Cyclone Jawad may form on Friday: IMD

Updated on Nov 30, 2021 11:31 PM IST

A low-pressure area over south Thailand and the neighbourhood on Tuesday morning was likely to emerge into the Andaman Sea during the next 12 hours

A low-pressure area over south Thailand and the neighbourhood is likely to intensify into the cyclonic storm Jawad over the central Bay of Bengal in the next 2-3 days (AFP Photo/File/Representative use)
A low-pressure area over south Thailand and the neighbourhood is likely to intensify into the cyclonic storm Jawad over the central Bay of Bengal in the next 2-3 days (AFP Photo/File/Representative use)
ByJayashree Nandi, New Delhi

Cyclone Jawad, the first cyclonic storm after the southwest monsoon ended, is likely to develop over central Bay of Bengal on December 3. It could see wind speeds of up to 117kmph and cause widespread rainfall over coastal Andhra Pradesh, Odisha and West Bengal, the India Meteorological Department said on Tuesday.

A low pressure over southern Thailand and its neighbourhood at 8:30 am is likely to emerge into the Andaman Sea during the next 12 hours, the weather bureau said. “Thereafter, it is likely to move west-northwestwards and concentrate into a depression over southeast and adjoining east-central Bay of Bengal by December 2 and intensify into a cyclonic storm over the central parts of the Bay of Bengal during the subsequent 24 hours,” it said in a statement.

The storm may intensify further and reach northern Andhra Pradesh and Odisha on December 4. It’s not yet certain whether the cyclone will make landfall in Odisha or simply skirt India’s east coast, the weather office said.

There could be very heavy rainfall in coastal Odisha, West Bengal and northern Andhra Pradesh, the Met department said.

Three depressions and at least three low-pressure systems over the Bay of Bengal resulted in widespread and heavy rainfall to peninsular India throughout November, leading to floods in several parts of Tamil Nadu and Andhra Pradesh. The low-pressure systems were formed mainly because of above-normal temperatures in the north equatorial Indian Ocean, the weather body said.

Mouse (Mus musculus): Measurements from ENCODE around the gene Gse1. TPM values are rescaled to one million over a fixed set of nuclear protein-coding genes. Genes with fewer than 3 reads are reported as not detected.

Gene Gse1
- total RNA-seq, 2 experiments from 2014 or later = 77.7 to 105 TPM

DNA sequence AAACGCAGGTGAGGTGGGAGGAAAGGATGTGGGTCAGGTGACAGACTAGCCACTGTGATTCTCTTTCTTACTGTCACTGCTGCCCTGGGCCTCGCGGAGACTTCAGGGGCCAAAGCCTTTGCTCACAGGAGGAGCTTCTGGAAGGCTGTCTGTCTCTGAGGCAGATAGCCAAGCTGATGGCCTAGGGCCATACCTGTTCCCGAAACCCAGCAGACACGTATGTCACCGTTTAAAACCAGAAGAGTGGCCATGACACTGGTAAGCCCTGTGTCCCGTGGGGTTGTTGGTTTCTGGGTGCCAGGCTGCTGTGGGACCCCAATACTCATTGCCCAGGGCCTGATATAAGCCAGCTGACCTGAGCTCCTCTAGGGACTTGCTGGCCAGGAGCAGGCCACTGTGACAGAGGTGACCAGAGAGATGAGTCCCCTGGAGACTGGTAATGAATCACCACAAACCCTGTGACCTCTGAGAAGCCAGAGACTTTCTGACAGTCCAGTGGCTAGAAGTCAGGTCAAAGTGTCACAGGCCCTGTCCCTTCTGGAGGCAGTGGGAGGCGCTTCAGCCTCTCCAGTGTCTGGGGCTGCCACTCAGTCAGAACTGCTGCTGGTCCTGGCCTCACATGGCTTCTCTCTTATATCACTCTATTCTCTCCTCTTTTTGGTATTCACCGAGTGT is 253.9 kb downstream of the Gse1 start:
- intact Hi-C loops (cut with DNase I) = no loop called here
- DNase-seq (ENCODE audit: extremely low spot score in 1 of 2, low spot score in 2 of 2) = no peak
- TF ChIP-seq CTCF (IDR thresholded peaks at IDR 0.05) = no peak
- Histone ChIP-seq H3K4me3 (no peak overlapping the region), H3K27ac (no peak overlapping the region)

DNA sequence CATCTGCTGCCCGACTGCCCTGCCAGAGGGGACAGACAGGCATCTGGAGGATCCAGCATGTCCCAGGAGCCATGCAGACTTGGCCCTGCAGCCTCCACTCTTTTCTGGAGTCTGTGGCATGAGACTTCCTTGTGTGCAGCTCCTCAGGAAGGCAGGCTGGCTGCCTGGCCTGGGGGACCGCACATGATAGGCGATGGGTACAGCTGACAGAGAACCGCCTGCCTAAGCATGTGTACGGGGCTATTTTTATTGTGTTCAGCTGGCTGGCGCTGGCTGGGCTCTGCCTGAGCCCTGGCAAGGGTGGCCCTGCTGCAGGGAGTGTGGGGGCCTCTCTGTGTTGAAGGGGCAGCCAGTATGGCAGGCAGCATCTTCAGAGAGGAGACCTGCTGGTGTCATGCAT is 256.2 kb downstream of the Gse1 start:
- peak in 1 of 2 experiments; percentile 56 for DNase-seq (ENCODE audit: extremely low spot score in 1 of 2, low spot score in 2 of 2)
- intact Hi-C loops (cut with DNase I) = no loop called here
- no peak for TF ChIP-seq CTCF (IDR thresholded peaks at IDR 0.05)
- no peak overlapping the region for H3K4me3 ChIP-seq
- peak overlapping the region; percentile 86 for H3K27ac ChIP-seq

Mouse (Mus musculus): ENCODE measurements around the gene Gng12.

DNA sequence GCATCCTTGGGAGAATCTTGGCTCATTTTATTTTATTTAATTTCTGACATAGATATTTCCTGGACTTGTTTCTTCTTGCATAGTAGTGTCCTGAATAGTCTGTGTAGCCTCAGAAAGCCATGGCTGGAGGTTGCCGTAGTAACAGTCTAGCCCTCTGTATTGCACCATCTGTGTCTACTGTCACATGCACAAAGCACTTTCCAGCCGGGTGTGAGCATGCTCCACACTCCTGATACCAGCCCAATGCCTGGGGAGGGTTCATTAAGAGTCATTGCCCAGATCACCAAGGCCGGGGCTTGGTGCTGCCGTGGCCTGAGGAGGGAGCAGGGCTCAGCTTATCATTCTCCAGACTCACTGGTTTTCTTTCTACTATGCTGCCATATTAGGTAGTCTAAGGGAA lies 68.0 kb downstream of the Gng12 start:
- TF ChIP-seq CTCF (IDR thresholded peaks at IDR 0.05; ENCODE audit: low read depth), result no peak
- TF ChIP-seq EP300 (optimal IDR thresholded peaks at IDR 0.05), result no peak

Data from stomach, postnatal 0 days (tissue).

The near-equatorial trough or an area of wind convergence, also called the intertropical convergence zone, which is normally not very active during this season, remained active this year from the southern Bay of Bengal to the northwest of the Pacific.

“This may be because sea surface temperatures are warm. So convective activity is strong and more and more cyclonic vortices are forming this month. Jawad once formed will be a severe cyclone but we cannot say immediately if it will cross or skirt the east coast,” said Sunitha Devi, who is in charge of cyclones at IMD, said.

Sea surface temperature over the north equatorial Indian Ocean has been higher than normal in recent months, said DS Pai, head of IMD Pune’s Climate Research and Services.

“Easterly waves are also coming to the Indian Ocean region from the northwest Pacific. These are then forming into low-pressure systems over the Indian Ocean,” Pai said, adding that a warm Indian Ocean may be a result of intra-seasonal variability and also the climate crisis.

In May last year, Cyclone Amphan tore through West Bengal, leaving a trail of death and destruction. Over 13 million people were affected and more than 1.5 million houses were damaged. Over three million people were evacuated before the storm made landfall over the Bengal coast.

Meanwhile, a cyclonic circulation is lying over southeast Arabian Sea and adjoining Maldives-Lakshadweep areas, and a trough (line of low pressure) at mean sea level is running from this cyclonic circulation to the east-central Arabian Sea, off the Karnataka coast, the IMD said, adding that a low pressure area is likely to form over east-central Arabian Sea, off the Maharashtra coast, around Wednesday.

A fresh active western disturbance as a trough in mid-latitude westerlies is likely to affect northwest and adjoining central India from Tuesday night and interact with lower-level troughs in the easterlies, the weather body said.

Due to this interaction, widespread rain or thunderstorms with isolated heavy to very heavy rainfall is likely in Gujarat on December 1, it added.

The IMD has also predicted isolated heavy rainfall in Gujarat on Thursday and north Konkan and Madhya Maharashtra on Wednesday. Thunderstorms and lightning are likely in the region with possibilities of isolated hailstorms, it said.

Scattered rainfall, thunderstorms and lightning were also likely in western Madhya Pradesh, eastern Rajasthan, Haryana and western Uttar Pradesh on Wednesday and Thursday. Widespread rainfall or snowfall with isolated thunderstorms/lightning was likely in Jammu and Kashmir, Ladakh, Gilgit and Baltistan, Muzaffarabad, Uttarakhand, and Himachal Pradesh till December 3, the IMD said.

Get Latest India Newsalong with Latest Newsand Top Headlinesfrom India and around the world.
SHARE THIS ARTICLE ON
SHARE
Story Saved
×
Saved Articles
Following
My Reads
My Offers
Sign out
New Delhi 0C
Tuesday, October 04, 2022
Start 15 Days Free Trial Subscribe Now
Register Free and get Exciting Deals